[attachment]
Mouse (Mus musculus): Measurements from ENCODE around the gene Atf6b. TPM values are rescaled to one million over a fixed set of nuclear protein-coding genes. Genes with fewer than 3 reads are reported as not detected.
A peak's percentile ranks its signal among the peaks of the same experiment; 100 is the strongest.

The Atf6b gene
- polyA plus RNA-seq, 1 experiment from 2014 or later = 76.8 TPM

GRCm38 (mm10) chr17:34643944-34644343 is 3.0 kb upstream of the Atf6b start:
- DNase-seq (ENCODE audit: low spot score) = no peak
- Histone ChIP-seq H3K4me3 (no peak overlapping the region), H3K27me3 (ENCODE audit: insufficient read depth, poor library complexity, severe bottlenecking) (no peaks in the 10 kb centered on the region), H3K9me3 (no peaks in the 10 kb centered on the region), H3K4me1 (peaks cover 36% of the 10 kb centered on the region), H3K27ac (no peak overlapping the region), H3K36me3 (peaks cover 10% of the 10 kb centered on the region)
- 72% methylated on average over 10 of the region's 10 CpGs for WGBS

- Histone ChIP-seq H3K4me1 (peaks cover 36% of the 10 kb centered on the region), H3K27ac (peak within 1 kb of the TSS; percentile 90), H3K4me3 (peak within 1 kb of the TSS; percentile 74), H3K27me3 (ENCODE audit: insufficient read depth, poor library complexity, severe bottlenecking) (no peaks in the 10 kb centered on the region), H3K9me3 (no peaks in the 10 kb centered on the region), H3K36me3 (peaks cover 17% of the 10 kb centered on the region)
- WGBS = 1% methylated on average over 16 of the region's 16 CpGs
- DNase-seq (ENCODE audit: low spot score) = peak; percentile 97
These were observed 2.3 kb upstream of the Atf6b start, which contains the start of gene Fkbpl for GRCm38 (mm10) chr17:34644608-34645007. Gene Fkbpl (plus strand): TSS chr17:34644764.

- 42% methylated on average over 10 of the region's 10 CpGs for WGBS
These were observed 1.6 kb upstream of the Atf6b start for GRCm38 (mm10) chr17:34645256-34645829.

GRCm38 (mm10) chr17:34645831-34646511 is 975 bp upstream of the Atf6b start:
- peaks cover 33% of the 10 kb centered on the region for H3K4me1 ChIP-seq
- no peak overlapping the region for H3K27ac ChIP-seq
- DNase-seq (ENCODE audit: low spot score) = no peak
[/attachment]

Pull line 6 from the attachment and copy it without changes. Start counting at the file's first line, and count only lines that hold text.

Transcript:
- DNase-seq (ENCODE audit: low spot score) = no peak